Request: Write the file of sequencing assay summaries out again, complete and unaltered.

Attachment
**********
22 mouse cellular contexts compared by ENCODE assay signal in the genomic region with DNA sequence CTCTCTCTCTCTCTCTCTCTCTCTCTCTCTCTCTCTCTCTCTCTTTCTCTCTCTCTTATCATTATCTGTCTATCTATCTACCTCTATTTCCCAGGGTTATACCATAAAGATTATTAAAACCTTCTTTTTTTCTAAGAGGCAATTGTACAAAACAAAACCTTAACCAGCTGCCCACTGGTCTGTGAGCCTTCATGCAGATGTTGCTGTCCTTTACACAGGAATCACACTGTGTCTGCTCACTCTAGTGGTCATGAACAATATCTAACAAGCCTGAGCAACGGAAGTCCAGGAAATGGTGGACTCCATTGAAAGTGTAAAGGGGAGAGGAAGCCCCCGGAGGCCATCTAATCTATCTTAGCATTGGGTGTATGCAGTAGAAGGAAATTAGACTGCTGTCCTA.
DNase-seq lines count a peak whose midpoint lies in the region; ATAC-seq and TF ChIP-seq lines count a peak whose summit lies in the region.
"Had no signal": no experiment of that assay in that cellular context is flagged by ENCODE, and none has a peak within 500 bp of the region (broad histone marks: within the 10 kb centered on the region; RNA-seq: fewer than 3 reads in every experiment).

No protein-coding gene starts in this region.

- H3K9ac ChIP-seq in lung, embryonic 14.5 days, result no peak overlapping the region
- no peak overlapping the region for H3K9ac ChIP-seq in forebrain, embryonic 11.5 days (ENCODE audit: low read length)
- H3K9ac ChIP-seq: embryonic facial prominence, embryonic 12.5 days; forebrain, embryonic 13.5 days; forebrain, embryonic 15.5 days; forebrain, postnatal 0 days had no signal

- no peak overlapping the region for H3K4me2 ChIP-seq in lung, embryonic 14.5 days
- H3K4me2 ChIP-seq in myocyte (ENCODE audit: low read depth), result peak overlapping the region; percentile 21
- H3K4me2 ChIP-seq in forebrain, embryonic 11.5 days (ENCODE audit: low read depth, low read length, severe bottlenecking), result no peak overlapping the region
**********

22 mouse cellular contexts compared by ENCODE assay signal in the genomic region with DNA sequence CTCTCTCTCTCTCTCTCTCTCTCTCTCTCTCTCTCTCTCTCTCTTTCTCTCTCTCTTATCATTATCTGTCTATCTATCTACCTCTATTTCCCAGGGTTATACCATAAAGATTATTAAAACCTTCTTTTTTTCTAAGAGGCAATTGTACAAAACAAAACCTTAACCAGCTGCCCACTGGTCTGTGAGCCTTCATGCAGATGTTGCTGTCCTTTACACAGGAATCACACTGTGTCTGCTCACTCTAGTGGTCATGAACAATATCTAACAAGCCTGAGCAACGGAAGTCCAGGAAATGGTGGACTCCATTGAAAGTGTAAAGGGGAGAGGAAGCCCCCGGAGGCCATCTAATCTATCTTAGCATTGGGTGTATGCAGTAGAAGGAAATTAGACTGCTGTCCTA.
DNase-seq lines count a peak whose midpoint lies in the region; ATAC-seq and TF ChIP-seq lines count a peak whose summit lies in the region.
"Had no signal": no experiment of that assay in that cellular context is flagged by ENCODE, and none has a peak within 500 bp of the region (broad histone marks: within the 10 kb centered on the region; RNA-seq: fewer than 3 reads in every experiment).

No protein-coding gene starts in this region.

- H3K9ac ChIP-seq in lung, embryonic 14.5 days, result no peak overlapping the region
- no peak overlapping the region for H3K9ac ChIP-seq in forebrain, embryonic 11.5 days (ENCODE audit: low read length)
- H3K9ac ChIP-seq: embryonic facial prominence, embryonic 12.5 days; forebrain, embryonic 13.5 days; forebrain, embryonic 15.5 days; forebrain, postnatal 0 days had no signal

- no peak overlapping the region for H3K4me2 ChIP-seq in lung, embryonic 14.5 days
- H3K4me2 ChIP-seq in myocyte (ENCODE audit: low read depth), result peak overlapping the region; percentile 21
- H3K4me2 ChIP-seq in forebrain, embryonic 11.5 days (ENCODE audit: low read depth, low read length, severe bottlenecking), result no peak overlapping the region